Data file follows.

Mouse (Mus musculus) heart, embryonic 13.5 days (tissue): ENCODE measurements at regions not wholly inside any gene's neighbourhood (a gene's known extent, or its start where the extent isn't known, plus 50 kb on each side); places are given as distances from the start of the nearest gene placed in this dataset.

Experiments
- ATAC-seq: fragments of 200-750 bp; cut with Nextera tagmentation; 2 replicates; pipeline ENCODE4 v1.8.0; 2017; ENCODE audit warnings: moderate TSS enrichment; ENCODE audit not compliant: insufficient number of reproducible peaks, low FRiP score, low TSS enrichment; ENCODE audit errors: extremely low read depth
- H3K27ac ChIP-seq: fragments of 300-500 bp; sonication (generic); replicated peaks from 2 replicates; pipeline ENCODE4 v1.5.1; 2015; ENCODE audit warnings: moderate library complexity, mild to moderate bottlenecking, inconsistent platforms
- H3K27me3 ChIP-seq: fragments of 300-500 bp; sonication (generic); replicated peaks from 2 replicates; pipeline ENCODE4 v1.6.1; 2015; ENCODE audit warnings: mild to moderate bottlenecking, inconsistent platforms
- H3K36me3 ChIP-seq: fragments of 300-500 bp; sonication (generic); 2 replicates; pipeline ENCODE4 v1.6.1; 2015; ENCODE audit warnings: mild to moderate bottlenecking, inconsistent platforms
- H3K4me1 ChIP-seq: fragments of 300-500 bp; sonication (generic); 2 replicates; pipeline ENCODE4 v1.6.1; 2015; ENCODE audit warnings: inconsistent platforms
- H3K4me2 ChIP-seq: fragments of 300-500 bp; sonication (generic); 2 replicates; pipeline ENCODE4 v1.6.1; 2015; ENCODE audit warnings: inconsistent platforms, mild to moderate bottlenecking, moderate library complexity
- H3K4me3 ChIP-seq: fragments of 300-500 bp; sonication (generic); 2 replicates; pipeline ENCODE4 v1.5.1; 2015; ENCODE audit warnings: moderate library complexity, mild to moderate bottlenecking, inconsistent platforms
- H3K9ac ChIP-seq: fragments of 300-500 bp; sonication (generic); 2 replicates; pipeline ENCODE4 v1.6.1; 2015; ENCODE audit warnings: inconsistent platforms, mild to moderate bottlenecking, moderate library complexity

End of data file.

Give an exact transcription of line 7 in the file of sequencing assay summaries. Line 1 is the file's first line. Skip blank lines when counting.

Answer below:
- H3K4me1 ChIP-seq: fragments of 300-500 bp; sonication (generic); 2 replicates; pipeline ENCODE4 v1.6.1; 2015; ENCODE audit warnings: inconsistent platforms